|Age at diagnosis (years)|
|18-44||5887 (7.2)||1963 (6.8)*||2924 (7.4)*||349 (4.9)*||516 (12.4)*||1098 (6.3)*|
|45-64||28,886 (35.4)||10,397 (36.2)*||18,489 (34.9)||2376 (33.6)*||2130 (51.4)*||5891 (33.7)*|
|≥65||46,860 (57.4)||16,356 (57.0)||30,504 (57.6)||4351 (61.5)*||1502 (36.2)*||10,503 (60.0)*|
|Residence in Promise Zone||14,309 (17.5)||5366 (18.7)*||8943 (16.9)*||1612 (22.9)*||847 (28.5)*||2661 (15.2)*|
|Private||28,997 (35.5)||9611 (33.5)*||19,386 (36.6)*||1937 (27.4)*||1140 (38.4)*||6145 (35.1)*|
|Medicare||31,742 (38.9)||11,487 (40.0)*||20,255 (38.2)*||3132 (44.3)*||731 (24.6)*||7152 (40.9)|
|Medicaid||14,096 (17.3)||4845 (16.9)||9251 (17.5)||1261 (17.8)||583 (19.6)*||2813 (16.1)*|
|Self-pay||6798 (8.3)||2773 (9.7)*||4025 (7.6)*||746 (10.5)*||515 (17.3)*||1382 (7.9)*|
|Inpatient glycemic care markers|
|HbA1c measured within 24 hours||22,337 (27.4)||8255 (28.7)*||14,082 (26.6)*||1979 (28.0)*||1390 (33.5)*||4886 (27.9)|
|Insulin lispro administered within 24 hours||59,220 (72.5)||23,003 (80.1)*||36,217 (68.4)*||5589 (79.0)*||3649 (88.0)*||13,765 (78.7)*|
|Diabetes or endocrinology specialist during stay||4988 (6.1)||2335 (8.1)*||2654 (5.0)*||737 (10.4)*||687 (16.5)*||910 (5.2)*|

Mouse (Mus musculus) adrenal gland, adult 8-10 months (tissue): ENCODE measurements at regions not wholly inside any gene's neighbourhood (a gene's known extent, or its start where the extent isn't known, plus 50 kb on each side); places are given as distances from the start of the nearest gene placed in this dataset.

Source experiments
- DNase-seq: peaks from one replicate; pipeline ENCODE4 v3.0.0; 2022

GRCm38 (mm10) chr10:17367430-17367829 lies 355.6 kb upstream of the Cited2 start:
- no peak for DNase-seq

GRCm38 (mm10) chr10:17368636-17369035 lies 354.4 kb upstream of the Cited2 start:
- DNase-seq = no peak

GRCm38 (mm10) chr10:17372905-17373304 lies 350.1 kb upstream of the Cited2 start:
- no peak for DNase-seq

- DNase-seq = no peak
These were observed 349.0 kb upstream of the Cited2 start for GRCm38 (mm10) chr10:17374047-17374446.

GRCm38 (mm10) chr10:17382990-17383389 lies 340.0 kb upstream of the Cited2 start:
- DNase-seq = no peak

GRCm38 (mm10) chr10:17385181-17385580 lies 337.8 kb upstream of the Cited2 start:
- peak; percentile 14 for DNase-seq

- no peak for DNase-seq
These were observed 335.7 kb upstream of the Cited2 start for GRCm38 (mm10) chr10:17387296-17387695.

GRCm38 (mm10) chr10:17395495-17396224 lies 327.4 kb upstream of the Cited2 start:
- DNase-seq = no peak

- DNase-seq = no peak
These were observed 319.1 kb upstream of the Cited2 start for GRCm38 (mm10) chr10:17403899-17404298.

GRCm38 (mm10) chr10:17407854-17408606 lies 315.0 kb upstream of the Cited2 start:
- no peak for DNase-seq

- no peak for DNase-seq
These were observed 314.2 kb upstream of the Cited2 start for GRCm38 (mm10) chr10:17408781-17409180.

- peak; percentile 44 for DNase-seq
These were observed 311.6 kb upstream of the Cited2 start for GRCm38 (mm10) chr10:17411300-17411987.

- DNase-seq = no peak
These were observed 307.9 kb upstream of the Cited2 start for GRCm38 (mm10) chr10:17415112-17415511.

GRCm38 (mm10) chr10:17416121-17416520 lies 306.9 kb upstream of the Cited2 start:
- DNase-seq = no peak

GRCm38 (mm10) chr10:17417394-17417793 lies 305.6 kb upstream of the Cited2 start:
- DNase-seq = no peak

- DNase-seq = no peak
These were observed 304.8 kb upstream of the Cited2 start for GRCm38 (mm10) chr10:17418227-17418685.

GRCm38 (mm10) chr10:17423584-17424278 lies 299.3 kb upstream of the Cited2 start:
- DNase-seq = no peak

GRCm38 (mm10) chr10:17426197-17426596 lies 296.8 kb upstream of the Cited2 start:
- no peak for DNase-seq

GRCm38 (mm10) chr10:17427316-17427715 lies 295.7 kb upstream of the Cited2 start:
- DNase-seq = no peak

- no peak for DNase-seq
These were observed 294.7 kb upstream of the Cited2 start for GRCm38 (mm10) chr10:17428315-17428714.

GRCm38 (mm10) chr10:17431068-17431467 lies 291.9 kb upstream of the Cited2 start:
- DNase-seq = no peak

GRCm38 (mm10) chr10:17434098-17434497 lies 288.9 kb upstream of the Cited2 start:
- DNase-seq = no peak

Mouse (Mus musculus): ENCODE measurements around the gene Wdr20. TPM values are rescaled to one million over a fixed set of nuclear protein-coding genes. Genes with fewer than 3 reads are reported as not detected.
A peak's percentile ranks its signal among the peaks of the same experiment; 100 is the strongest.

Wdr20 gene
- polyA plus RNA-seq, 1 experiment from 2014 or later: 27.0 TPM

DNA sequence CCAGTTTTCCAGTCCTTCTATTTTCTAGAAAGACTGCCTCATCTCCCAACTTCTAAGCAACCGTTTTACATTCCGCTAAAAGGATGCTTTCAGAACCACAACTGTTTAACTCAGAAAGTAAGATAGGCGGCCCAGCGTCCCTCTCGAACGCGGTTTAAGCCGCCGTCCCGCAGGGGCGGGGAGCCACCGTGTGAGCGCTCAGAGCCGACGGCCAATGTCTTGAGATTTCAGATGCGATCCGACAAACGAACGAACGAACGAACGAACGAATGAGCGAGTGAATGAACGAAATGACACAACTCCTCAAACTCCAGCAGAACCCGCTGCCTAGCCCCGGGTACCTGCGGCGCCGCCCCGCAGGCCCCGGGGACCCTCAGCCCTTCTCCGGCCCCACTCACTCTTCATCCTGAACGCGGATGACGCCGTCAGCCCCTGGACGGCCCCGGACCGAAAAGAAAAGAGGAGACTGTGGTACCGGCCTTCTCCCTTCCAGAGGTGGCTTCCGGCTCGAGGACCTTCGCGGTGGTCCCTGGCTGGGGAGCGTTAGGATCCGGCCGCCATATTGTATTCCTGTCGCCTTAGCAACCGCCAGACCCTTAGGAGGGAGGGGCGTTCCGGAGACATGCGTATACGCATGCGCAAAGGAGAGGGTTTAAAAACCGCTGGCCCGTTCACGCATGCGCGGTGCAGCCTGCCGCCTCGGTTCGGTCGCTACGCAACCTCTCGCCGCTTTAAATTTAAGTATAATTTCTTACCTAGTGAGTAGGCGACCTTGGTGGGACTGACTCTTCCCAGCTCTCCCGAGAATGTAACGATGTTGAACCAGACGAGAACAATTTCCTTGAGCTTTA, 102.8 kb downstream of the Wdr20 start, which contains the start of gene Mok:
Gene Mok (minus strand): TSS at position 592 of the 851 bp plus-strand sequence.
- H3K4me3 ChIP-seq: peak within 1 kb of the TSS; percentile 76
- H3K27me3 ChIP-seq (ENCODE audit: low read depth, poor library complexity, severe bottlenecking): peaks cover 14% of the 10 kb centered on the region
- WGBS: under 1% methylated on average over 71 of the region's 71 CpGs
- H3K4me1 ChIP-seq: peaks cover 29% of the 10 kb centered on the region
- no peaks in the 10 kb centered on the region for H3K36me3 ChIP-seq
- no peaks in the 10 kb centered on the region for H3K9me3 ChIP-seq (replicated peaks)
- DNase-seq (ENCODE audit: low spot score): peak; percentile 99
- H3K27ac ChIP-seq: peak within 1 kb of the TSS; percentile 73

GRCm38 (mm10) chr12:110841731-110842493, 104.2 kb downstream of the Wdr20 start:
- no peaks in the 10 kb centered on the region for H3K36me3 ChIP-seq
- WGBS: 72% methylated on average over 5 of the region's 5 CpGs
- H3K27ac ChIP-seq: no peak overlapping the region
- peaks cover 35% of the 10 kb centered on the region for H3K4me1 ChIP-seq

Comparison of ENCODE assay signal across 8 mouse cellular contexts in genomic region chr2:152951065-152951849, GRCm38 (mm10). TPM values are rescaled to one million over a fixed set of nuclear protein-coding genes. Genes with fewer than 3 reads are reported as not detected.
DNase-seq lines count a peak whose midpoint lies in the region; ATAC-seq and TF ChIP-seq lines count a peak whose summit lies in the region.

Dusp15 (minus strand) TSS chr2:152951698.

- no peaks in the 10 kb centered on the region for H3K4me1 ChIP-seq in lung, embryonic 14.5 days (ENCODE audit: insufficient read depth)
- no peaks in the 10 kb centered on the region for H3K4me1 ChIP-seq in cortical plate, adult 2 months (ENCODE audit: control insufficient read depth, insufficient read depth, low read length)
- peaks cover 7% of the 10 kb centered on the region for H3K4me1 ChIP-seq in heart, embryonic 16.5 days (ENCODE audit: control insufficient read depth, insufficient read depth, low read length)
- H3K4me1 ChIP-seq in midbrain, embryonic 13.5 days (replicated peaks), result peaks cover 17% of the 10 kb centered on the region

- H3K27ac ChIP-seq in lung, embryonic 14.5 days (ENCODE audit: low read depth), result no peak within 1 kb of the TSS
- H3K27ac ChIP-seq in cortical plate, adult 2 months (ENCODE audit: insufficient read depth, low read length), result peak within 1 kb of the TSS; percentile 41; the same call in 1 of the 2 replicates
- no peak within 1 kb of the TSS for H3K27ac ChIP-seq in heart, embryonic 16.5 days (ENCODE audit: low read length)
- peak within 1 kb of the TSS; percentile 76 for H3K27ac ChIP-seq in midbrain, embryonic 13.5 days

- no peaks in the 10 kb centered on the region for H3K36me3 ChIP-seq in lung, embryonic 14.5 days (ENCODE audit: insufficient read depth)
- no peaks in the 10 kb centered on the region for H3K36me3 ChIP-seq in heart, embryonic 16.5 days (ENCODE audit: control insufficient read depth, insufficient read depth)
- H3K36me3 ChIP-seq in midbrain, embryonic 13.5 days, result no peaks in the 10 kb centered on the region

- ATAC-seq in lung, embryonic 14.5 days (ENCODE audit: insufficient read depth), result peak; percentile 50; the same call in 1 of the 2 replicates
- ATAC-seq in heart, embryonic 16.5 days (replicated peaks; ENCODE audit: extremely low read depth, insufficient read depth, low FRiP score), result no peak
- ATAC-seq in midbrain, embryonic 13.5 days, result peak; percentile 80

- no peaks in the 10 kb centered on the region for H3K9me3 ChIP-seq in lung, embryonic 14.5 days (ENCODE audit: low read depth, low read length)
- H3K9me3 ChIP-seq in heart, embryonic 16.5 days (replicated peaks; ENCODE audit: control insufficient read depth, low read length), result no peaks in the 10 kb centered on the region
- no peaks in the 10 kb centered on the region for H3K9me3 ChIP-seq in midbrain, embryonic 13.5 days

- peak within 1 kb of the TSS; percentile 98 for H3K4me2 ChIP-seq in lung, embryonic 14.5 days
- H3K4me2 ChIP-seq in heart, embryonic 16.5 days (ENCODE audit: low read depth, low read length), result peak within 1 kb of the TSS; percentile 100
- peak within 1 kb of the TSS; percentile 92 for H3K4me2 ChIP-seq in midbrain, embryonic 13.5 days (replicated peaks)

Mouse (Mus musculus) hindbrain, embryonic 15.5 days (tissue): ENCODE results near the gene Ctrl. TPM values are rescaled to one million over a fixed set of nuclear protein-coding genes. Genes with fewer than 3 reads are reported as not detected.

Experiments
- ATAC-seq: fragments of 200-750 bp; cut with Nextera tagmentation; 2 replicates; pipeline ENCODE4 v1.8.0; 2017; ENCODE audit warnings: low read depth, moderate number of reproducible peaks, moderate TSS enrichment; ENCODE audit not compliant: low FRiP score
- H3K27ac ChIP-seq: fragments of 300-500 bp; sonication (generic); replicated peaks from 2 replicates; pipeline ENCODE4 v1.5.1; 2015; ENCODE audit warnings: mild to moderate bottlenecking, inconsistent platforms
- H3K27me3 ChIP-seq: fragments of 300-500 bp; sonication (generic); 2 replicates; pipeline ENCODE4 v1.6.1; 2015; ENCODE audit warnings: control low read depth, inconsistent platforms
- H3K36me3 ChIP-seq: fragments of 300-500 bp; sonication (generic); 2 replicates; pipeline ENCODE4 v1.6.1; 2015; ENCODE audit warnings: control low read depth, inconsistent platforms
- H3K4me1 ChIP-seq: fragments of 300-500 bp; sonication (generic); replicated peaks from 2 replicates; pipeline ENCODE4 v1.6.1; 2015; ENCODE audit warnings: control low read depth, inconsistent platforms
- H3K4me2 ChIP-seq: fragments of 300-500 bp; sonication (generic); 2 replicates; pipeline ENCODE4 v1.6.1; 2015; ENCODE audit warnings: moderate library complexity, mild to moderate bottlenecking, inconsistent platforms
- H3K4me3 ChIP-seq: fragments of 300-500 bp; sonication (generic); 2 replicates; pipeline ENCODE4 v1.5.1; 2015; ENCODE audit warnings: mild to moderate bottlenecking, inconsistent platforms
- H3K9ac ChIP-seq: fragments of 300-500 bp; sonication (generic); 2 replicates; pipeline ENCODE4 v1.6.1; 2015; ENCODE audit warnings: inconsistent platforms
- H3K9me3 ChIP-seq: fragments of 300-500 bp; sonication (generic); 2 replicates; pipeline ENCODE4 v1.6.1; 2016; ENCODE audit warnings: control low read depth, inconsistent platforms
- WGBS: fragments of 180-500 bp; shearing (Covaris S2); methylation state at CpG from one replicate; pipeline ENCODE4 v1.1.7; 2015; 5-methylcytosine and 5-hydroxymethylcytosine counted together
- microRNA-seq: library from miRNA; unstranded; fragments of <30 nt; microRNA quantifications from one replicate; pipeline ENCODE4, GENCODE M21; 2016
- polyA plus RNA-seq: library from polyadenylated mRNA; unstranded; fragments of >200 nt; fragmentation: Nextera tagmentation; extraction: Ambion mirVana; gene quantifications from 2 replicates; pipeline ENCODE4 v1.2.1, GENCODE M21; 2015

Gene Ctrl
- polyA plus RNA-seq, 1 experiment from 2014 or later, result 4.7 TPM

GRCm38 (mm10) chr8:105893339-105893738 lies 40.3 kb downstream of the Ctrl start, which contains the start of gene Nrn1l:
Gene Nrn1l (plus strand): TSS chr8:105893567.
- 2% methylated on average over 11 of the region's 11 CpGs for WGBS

|At least one inpatient glycemic care marker||63,222 (77.4)||24,159 (84.1)*||39,064 (73.8)*||5937 (83.9)||3800 (91.6)*||14,421 (82.4)*|
aProportions in the glycemic control columns denote the proportion of linked patients, not of the entire diagnosed population.
bHbA1c: hemoglobin A1c.
*P<.05 between proportions from one stage of the cascade to the next.
Patients with inpatient glycemic care markers were more likely to be linked to care. For example, 72.5% (n=59,220) of the diagnosed population were administered insulin lispro within 24 hours, and those patients made up 80.1% (n=23,003) of the linked cohort versus 68.4% (n=36,217) of the unlinked cohort (P<.001). Additionally, 77.4% (n=63,222) of patients in the diagnosed population had at least one inpatient glycemic care indicator, and these patients were also overrepresented in the linked population (linked: n=24,159, 84.1% vs unlinked: n=39,064, 73.8%; P<.001). However, individuals with at least one glycemic care indicator were overrepresented in the uncontrolled population (uncontrolled: n=3800, 91.6% vs controlled: n=5937, 83.9%; P<.001).
The analysis in this study is a first step in using inpatient EHR data to explore the diabetes cascade of care in an inpatient setting. Among a population of individuals with type 2 diabetes diagnoses newly noted during hospital admission, we were able to determine how many were linked to care using a definition of diabetes medication prescription within 3 months of discharge. We were able to determine indicators of inpatient glycemic management (ie, HbA1c checked, insulin started, or diabetes service consulted) and identified that individuals with one or more of these indicators were significantly more likely to be linked to care. Our findings highlight the importance of recognizing diabetes during a hospital stay in establishing appropriate follow-up.